Much of the narrative tension is therefore created by the ebbing and flowing of Martial’s determination to last the three months. This is exacerbated by his isolation, both on the island and in the sense he seems to have no allies (“Did I have a friend? No, not a single one…”). Yet Balandran treats him kindly – he awakes on his first morning to find he has laid his coat over him as he slept. Dromiol’s servant, Uncle Rat, also offers him advice which seems to go against his master’s intentions. And when he is ill, a woman nurses him. In each case, however, Bosco makes the intentions of the other characters ambiguous, creating an atmosphere of suspicion and distrust.

For some reason, the novel reminded me a little of Robert Louis Stevenson, particularly his Scottish novels such as Master of Ballantrae and Weir of Hermiston. This was not simply the result of a similarity of climate (and Bosco does enjoy describing the weather at length) but perhaps can be more generally ascribed to a strong sense of place (something Bosco does of course share with that other Provencal writer, Jean Giono). Master of Ballantrae is, of course, all about inheritance, and in Weir of Hermiston Archie must leave Edinburgh and his family to live in the relatively wild Borders. Both writers are adept at creating tension and threat, and Dromiol in particular felt like a character Stevenson could have written, though no doubt his version of Martial’s story would have been a little more action-packed.

Malicroix is a novel which keeps the reader on high alert from beginning to end, even when Bosco spends pages describing a storm, or we find ourselves alone with Martial and his thoughts. The success of its execution (and translation) is evident in the growing feeling that you are not simply reading his story, but are living on that island alongside him.


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22 Responses to “Malicroix”

  1. JacquiWine Says:

    I’ve noticed the various Malicroix tweets flying around Twitter over the past week or two, so it’s good to hear a little more about the book through your review. Robert Louis Stevenson sounds like a great reference point for this. An adventure novel without much adventuring – I like the way you’ve put that. It reminds me of how a colleague describes Daphne Du Maurier’s Rebecca: a ghost story without a ghost.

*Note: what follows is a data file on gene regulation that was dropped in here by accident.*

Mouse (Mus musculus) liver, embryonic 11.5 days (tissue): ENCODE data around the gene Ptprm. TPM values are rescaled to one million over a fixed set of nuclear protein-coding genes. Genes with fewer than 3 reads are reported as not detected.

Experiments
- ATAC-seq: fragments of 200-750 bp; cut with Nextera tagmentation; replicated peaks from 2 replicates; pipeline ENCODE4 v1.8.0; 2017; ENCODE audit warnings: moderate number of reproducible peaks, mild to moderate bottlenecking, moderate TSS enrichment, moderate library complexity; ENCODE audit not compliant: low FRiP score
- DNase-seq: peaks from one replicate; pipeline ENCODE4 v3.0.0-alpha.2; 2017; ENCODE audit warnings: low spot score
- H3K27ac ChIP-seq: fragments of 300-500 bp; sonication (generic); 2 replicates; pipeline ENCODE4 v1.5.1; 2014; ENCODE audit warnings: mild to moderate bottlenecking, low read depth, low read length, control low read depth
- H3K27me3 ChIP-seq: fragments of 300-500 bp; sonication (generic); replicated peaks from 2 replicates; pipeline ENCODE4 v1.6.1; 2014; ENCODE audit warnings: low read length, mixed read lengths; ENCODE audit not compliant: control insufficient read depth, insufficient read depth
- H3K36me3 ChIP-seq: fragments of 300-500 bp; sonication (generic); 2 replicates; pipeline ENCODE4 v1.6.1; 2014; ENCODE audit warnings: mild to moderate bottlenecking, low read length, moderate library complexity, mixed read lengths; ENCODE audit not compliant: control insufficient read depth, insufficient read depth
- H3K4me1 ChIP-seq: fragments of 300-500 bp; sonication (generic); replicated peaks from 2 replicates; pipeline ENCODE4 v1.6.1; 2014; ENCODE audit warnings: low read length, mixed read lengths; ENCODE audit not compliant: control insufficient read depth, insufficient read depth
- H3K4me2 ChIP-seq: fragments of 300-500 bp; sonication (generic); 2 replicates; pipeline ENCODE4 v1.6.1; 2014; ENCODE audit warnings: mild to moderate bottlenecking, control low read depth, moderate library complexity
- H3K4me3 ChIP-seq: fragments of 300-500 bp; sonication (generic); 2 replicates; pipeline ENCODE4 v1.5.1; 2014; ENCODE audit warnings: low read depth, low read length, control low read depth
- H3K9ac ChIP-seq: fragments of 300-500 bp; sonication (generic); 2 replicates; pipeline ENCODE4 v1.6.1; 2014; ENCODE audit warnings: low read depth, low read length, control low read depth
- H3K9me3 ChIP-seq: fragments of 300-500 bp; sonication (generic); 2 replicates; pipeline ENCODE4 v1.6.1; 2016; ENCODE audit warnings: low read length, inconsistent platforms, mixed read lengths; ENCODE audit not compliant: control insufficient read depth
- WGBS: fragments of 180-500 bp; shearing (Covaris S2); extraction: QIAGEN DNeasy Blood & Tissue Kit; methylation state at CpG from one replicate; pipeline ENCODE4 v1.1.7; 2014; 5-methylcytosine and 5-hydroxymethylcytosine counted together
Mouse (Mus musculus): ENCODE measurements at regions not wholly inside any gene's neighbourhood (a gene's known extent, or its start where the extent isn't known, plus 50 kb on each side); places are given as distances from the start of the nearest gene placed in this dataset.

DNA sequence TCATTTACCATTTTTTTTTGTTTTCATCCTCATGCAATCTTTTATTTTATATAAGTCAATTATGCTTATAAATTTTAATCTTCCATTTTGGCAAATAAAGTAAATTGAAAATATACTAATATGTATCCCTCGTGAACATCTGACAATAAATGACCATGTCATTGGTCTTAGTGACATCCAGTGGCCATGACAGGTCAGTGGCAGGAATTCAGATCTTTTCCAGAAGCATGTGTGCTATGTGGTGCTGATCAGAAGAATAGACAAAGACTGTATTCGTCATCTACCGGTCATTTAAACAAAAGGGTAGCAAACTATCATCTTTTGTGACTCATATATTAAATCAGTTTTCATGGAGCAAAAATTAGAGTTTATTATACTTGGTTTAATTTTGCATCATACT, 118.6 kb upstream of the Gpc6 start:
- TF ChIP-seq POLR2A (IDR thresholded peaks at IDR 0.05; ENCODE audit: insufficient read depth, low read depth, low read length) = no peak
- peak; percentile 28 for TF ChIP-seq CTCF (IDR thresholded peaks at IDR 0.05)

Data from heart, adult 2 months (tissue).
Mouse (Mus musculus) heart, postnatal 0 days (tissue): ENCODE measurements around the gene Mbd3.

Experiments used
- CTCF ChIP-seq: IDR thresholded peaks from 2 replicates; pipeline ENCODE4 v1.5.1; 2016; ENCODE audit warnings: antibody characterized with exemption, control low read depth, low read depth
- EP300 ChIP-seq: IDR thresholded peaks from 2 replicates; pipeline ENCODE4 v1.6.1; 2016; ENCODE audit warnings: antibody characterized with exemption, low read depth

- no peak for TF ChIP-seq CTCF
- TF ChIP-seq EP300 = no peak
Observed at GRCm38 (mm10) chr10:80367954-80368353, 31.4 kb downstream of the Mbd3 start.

2. kaggsysbookishramblings Says:

    It’s great, isn’t it? Such an immersive book. Interesting comparison with Stevenson, as those are works of his I haven’t yet read.

  3. Amateur Reader (Tom) Says:

    Have you read The Silverado Squatters, by any chance, Stevenson’s “honeymoon in California” book? It has a chapter, “The Sea Fogs,” that is one of the best things he ever wrote, just a superb piece of weather writing.

    I have just got to the fever section of Malicroix, so I suppose Bosco is done with weather for a while.

  4. banff1972 Says:

    Glad Jacqui mentioned Du Maurier. As I was reading this lovely review, Grant, I was thinking less of Stevenson (who I have barely read, to my loss I’m sure) but to Du Maurier. I could imagine *her* writing Dromiol too.

    The book’s atmosphere is something else. But what exactly happened at the end? I am very confused!

  5. Amateur Reader (Tom) Says:

    Does the end involve renunciation? No need to answer that. I am at the 70% mark, to my surprise a plot has erupted, and I am still betting, for literary-historical reasons, that something will have to be renounced.

  6. Emma Says:

    I’ve seen tweets about Malicroix. Who started this readalong?

    To be honest, he’s a forgotten writer in France too. I read L’enfant et la rivière as a child and I don’t remember I particularly liked it.

    Reading your review about this one, I wonder how it compares to American Nature Writing.
    It’s not frequent to see a French book about someone who needs to live isolated in the wilds for three months.